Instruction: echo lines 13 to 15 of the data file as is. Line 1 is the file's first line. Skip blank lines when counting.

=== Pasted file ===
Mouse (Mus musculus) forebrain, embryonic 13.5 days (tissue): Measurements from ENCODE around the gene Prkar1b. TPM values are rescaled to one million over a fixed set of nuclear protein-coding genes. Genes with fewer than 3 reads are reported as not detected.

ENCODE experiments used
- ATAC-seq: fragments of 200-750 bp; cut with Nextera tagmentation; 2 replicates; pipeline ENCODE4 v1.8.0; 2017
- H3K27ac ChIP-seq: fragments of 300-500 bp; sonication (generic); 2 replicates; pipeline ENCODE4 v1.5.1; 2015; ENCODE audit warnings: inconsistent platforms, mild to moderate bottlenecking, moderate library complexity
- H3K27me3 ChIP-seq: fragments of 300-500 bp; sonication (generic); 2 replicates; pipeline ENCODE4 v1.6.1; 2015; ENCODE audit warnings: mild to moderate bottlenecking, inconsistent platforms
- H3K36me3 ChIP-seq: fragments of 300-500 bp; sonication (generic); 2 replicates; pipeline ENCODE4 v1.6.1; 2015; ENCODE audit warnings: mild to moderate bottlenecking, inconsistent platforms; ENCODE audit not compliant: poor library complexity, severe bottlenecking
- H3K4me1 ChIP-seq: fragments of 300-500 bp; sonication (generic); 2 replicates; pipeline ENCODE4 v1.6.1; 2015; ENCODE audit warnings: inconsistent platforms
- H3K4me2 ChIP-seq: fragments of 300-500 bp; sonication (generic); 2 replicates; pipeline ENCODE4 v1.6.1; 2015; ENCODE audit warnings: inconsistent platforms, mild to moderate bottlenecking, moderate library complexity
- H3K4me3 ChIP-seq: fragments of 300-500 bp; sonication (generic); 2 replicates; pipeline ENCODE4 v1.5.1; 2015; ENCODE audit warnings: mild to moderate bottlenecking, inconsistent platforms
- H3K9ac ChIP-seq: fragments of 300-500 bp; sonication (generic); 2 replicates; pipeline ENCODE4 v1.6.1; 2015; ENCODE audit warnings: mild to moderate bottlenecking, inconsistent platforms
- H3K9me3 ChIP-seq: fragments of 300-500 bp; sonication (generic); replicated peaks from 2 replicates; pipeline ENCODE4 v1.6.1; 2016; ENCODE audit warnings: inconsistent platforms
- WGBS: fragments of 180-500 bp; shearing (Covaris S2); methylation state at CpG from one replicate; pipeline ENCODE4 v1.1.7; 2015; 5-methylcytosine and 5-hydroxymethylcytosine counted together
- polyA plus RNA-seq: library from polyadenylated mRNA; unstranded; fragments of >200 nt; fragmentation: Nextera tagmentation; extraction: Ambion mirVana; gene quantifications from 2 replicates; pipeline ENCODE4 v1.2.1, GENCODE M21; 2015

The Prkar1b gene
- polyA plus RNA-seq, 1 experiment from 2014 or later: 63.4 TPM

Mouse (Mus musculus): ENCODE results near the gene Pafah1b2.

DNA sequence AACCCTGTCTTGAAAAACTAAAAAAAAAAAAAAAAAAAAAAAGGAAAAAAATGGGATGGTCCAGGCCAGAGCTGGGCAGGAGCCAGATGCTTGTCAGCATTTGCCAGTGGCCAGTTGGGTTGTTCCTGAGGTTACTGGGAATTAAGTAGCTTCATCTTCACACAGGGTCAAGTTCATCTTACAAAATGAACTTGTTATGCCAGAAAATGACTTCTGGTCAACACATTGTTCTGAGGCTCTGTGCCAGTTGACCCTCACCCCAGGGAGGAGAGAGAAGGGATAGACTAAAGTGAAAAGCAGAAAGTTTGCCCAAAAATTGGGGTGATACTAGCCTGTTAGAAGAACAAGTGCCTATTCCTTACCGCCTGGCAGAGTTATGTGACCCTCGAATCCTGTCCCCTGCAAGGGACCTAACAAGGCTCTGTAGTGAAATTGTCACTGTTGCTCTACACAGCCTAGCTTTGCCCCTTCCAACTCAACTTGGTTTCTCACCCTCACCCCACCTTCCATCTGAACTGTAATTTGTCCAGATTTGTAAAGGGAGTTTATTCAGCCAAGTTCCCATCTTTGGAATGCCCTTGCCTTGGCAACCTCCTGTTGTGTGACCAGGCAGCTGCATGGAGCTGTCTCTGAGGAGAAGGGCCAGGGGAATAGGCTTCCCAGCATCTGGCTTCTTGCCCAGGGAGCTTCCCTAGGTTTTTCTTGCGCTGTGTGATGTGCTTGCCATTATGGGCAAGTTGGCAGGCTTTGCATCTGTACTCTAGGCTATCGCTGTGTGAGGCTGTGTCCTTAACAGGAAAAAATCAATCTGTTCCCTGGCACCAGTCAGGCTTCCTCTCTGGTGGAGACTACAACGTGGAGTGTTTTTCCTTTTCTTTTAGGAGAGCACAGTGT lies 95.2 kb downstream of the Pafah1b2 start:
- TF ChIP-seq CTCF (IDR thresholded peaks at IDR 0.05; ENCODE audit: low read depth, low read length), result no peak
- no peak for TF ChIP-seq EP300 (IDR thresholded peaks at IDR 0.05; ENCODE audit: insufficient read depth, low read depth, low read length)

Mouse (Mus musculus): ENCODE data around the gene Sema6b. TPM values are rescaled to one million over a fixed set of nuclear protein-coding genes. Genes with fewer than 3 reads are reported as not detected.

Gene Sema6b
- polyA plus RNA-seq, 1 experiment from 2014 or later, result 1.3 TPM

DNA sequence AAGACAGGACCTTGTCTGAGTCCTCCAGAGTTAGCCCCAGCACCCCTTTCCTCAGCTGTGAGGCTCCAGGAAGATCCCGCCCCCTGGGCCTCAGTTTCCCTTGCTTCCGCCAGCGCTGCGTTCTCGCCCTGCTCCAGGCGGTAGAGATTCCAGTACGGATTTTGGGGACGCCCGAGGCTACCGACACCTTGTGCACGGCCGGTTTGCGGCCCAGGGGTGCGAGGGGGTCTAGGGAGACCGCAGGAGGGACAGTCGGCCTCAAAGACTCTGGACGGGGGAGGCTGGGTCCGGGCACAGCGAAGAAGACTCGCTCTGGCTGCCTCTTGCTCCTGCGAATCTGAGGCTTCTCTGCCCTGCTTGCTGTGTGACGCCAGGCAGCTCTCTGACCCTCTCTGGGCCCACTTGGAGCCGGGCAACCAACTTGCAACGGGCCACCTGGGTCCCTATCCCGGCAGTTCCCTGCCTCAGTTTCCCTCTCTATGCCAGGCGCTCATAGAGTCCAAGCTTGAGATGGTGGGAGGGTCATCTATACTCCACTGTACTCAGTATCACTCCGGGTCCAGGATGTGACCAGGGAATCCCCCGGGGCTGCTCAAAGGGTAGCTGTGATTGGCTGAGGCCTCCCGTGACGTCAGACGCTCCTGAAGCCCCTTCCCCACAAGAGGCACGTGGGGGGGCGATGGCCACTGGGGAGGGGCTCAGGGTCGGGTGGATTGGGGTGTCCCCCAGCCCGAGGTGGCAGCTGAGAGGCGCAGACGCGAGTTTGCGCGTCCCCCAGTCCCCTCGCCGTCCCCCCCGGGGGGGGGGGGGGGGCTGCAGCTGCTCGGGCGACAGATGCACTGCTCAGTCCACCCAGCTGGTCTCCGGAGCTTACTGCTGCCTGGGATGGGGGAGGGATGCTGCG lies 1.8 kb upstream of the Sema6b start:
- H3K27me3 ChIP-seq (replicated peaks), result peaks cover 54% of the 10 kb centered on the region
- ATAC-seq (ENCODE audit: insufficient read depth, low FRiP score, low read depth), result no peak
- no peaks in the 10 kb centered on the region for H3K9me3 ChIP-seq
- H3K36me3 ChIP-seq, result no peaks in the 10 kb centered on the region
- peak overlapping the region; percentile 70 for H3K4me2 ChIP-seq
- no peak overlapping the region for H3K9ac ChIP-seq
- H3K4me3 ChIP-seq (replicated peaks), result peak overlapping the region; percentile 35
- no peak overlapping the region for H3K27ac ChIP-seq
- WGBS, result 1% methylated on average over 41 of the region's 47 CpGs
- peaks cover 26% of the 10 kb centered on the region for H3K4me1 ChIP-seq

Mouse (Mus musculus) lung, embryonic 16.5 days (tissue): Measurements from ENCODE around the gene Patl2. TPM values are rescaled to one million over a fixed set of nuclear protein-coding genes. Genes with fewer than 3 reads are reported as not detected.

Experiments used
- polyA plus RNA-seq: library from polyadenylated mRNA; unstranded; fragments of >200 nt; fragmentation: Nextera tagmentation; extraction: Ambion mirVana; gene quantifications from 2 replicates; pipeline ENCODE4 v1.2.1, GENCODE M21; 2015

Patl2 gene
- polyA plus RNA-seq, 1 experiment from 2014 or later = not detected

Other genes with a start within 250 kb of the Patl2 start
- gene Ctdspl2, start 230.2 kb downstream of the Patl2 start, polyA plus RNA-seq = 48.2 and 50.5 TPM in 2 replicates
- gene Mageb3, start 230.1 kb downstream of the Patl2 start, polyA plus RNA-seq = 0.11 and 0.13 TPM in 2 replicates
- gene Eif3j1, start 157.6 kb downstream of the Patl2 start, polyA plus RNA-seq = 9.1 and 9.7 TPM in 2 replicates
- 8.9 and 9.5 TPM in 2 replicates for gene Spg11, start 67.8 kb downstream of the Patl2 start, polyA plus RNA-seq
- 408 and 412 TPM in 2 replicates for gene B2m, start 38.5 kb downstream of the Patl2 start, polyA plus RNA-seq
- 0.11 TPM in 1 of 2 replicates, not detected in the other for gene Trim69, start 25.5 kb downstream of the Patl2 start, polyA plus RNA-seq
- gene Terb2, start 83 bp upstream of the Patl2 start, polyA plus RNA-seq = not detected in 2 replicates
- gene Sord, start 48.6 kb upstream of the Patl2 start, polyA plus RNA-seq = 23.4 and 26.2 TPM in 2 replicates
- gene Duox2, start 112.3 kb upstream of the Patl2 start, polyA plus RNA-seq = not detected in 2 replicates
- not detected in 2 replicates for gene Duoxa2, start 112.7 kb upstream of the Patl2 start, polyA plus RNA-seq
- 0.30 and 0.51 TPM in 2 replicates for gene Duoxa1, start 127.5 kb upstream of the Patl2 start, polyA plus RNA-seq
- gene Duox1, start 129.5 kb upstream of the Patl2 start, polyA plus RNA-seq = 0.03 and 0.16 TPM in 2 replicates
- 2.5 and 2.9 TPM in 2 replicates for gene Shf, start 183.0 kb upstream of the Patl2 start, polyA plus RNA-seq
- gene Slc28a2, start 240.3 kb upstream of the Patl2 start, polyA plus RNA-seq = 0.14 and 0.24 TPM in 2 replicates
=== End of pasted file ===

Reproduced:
- polyA plus RNA-seq: library from polyadenylated mRNA; unstranded; fragments of >200 nt; fragmentation: Nextera tagmentation; extraction: Ambion mirVana; gene quantifications from 2 replicates; pipeline ENCODE4 v1.2.1, GENCODE M21; 2015

The Prkar1b gene
- polyA plus RNA-seq, 1 experiment from 2014 or later: 63.4 TPM